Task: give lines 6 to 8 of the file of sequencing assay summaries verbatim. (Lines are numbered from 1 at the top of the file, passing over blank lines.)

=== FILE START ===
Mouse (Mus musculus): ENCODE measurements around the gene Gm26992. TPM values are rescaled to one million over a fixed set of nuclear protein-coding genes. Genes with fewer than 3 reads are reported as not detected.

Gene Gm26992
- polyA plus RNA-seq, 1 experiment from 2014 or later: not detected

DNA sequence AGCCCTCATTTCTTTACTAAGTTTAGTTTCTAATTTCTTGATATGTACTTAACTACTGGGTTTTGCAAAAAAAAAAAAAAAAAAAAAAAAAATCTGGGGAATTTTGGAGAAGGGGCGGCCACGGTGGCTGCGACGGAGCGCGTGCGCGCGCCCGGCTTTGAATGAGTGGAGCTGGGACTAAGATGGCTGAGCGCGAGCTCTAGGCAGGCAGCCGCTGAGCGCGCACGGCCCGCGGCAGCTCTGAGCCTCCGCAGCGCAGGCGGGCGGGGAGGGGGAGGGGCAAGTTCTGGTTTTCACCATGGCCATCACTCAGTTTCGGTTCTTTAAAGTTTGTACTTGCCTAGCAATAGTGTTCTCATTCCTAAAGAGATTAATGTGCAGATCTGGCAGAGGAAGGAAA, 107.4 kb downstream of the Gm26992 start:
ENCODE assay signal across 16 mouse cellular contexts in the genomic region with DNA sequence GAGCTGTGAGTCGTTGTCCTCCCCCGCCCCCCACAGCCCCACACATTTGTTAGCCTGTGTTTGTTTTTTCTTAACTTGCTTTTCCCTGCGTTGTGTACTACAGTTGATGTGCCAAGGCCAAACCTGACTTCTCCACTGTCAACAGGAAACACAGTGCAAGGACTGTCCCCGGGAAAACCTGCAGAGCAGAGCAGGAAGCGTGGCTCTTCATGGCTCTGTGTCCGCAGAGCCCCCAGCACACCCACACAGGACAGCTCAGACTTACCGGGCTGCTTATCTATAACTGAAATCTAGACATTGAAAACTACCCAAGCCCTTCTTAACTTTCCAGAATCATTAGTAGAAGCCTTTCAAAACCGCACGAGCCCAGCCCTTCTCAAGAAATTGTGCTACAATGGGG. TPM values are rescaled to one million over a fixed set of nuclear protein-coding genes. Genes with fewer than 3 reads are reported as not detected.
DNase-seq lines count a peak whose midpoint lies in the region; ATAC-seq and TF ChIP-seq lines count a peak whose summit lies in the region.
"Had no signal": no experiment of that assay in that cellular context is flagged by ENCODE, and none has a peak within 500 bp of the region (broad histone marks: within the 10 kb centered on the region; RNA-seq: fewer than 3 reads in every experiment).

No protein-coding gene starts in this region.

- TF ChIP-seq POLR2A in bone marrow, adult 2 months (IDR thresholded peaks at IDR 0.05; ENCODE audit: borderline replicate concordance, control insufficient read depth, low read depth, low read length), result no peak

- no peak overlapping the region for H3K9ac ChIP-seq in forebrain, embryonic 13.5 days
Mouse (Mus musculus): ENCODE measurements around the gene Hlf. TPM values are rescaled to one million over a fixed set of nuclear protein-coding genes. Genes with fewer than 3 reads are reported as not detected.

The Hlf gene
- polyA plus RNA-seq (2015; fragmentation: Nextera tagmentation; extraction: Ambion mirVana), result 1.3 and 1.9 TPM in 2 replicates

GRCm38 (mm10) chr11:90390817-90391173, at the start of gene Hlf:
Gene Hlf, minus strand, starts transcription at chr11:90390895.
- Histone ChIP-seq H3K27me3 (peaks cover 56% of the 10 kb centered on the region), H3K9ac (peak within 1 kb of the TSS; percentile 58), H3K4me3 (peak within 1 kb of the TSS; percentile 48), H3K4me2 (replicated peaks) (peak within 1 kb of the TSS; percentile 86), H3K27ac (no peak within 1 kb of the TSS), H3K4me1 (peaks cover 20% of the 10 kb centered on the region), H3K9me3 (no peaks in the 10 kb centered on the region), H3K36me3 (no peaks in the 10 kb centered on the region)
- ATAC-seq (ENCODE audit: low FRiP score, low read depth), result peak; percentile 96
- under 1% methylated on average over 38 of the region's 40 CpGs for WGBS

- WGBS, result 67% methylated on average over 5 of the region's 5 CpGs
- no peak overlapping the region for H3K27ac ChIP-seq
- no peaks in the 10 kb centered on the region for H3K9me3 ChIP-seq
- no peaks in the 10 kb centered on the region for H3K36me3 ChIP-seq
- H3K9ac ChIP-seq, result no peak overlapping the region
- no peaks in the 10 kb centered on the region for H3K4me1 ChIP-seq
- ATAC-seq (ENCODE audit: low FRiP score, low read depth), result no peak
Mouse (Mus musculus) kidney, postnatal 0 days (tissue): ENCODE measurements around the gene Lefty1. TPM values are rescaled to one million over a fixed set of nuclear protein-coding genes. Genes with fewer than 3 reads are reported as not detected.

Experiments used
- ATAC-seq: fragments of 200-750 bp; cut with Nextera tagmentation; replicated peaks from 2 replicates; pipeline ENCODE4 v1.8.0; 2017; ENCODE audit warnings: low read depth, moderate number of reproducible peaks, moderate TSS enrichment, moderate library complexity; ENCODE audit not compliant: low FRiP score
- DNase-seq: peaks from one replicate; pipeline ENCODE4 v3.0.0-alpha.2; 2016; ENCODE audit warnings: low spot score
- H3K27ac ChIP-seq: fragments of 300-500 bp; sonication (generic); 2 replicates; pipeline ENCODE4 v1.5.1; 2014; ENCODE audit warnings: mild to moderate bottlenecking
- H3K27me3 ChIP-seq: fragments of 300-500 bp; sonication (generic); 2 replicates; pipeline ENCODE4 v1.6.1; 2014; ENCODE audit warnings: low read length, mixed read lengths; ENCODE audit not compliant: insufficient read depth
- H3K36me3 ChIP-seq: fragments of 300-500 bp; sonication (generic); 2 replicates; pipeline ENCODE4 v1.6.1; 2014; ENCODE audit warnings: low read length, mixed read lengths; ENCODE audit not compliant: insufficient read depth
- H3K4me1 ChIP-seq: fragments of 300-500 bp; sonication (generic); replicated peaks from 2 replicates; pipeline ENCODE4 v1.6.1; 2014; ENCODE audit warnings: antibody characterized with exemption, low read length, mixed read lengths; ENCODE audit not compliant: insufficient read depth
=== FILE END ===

DNase-seq lines count a peak whose midpoint lies in the region; ATAC-seq and TF ChIP-seq lines count a peak whose summit lies in the region.
"Had no signal": no experiment of that assay in that cellular context is flagged by ENCODE, and none has a peak within 500 bp of the region (broad histone marks: within the 10 kb centered on the region; RNA-seq: fewer than 3 reads in every experiment).

No protein-coding gene starts in this region.